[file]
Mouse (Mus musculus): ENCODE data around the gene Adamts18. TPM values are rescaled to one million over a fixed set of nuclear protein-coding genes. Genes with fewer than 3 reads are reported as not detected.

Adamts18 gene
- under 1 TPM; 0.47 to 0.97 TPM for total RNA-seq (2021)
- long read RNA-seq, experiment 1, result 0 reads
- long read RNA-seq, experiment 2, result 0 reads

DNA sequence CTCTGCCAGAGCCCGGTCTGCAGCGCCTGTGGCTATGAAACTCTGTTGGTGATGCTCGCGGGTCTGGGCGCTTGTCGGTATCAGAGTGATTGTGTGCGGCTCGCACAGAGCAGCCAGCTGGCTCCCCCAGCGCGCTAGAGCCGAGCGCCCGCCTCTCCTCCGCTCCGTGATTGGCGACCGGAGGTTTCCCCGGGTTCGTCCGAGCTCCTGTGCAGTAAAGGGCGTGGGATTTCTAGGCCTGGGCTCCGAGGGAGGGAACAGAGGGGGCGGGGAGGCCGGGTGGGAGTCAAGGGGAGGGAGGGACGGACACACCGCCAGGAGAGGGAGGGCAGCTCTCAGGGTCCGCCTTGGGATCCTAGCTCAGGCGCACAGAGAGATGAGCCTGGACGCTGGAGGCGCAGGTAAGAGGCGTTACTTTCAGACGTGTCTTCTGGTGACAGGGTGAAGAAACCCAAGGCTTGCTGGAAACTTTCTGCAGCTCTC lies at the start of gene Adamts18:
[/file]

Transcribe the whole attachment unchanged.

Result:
Mouse (Mus musculus): ENCODE data around the gene Adamts18. TPM values are rescaled to one million over a fixed set of nuclear protein-coding genes. Genes with fewer than 3 reads are reported as not detected.

Adamts18 gene
- under 1 TPM; 0.47 to 0.97 TPM for total RNA-seq (2021)
- long read RNA-seq, experiment 1, result 0 reads
- long read RNA-seq, experiment 2, result 0 reads

DNA sequence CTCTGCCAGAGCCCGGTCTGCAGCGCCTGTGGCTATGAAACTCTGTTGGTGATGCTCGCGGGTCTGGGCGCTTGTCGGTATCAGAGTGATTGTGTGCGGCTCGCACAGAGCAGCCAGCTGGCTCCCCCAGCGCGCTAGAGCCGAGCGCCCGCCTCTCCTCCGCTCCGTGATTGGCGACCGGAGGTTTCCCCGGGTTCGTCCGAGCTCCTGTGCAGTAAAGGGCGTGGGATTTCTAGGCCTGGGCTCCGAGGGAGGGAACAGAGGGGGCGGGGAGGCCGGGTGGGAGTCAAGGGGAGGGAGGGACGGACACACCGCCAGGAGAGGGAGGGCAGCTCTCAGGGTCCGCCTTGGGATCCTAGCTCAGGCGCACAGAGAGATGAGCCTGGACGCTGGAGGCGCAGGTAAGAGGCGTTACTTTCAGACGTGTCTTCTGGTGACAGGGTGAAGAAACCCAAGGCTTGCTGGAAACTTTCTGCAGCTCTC lies at the start of gene Adamts18: